My last post, Connections, gathered a fair bit of response — enough that you can see a good example of Webmentions in action below it. There’s a little back-and-forth discussion there that mostly took place on Twitter, as well as a lot of likes and mentions that came from there as well.
One important question surfaced in that discussion: Lee Skallerup Bessette asks how we keep in conversation with one another from our separate domains. Webmentions are one part of that equation, but discovery as François notes is another. One thing that Twitter has been pretty good at, after all, is gathering a sense of what people are reading and talking about, or what they ought to be reading and talking about.
Before Twitter, there was RSS. In fact, after Twitter, there still is RSS, a means of sharing information from one service or domain to another whose possibilities have never felt fully explored. I will admit to having all but abandoned my RSS reader some time back; none of the options after Google Reader were quite as satisfying community-wise, and Twitter was directing me to more than enough to read, so I let it go.
But now, as I find myself withdrawing a bit from Twitter and heading toward more intentionally chosen and cultivated spaces, discovery once again becomes an issue. Happily, a Twitter conversation (yes, I know) between Mark Sample and the folks at Reclaim Hosting led to the addition of FreshRSS to Reclaim’s Installatron, meaning that in just a few clicks I was able to self-host my own RSS aggregator. I transferred my subscriptions from my old feed reader, and was back in business.
In the process, I discovered that a lot of folks I’d been following hadn’t updated in yonks, and that some feeds no longer existed at all. So I’ve done a lot of pruning. But having done so, I’m ready to start cultivating that garden again, so do let me know if you’ve got a feed that I ought to be following.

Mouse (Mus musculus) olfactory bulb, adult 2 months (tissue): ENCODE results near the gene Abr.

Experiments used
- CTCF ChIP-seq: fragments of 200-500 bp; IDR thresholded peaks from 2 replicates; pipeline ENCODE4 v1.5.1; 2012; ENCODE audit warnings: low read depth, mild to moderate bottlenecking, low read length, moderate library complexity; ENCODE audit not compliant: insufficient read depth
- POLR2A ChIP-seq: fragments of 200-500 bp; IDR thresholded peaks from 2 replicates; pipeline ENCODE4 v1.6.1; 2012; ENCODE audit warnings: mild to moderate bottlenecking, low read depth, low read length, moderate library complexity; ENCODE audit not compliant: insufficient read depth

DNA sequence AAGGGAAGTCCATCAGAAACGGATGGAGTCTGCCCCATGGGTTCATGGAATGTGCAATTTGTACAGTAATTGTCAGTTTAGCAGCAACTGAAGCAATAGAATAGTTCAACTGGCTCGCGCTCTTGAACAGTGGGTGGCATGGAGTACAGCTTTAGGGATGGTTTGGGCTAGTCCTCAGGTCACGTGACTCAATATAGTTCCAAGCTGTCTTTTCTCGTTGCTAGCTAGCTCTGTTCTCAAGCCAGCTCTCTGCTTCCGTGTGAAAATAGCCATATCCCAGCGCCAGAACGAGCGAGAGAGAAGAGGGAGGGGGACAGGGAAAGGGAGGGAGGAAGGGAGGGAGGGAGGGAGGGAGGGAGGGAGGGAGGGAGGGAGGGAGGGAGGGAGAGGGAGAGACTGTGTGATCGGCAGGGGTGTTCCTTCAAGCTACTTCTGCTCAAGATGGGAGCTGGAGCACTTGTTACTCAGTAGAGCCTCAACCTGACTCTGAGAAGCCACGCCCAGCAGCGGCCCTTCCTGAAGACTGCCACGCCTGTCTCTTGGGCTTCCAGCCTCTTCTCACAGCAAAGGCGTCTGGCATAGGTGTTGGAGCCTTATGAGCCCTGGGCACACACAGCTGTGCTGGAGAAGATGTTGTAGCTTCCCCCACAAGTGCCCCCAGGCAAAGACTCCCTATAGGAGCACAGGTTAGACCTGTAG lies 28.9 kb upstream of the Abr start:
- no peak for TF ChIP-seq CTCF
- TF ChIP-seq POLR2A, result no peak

In the meantime, Chris Aldrich indicates (in a reply to my post, posted on his site, that appears in my dashboard here as a comment but that for some reason is not appearing on the front end) that there is a forthcoming generation of feed readers that will not only gather in content but also syndicate responses to it, allowing replies (like Chris’s to me) to appear both on the comment author’s site and on the site of the original post.
This all raises, as Dorothea Salo notes, some serious questions about spam and harassment. One of the things about the early community of academic bloggers that I’m so nostalgic for (nostalgic enough that I should know to be a little self-critical here) is that it was pretty small, and so could be pretty intentional. And even so, problems arose. Maintaining the care exercised in a known community while remaining open to other voices and inputs is an issue that the next wave of distributed but interconnected communication platforms are going to need to face head-on. The IndieWeb folks are exploring this through Vouch, a protocol for mediating new connections through mutually known community members.
These are real challenges, I think, a few among the many that social media platforms have utterly fumbled: finding ways to be open to the web while safe from harassment; finding ways to maintain ownership of one’s content while being open to discussion; finding ways to develop and extend community without endangering the very thing we’re trying to create. Finding ways to care for one’s plot, in other words, without winding up in a walled garden. I’m looking forward to seeing how a decentralized, distributed, interconnected web might find new ways to approach these challenges.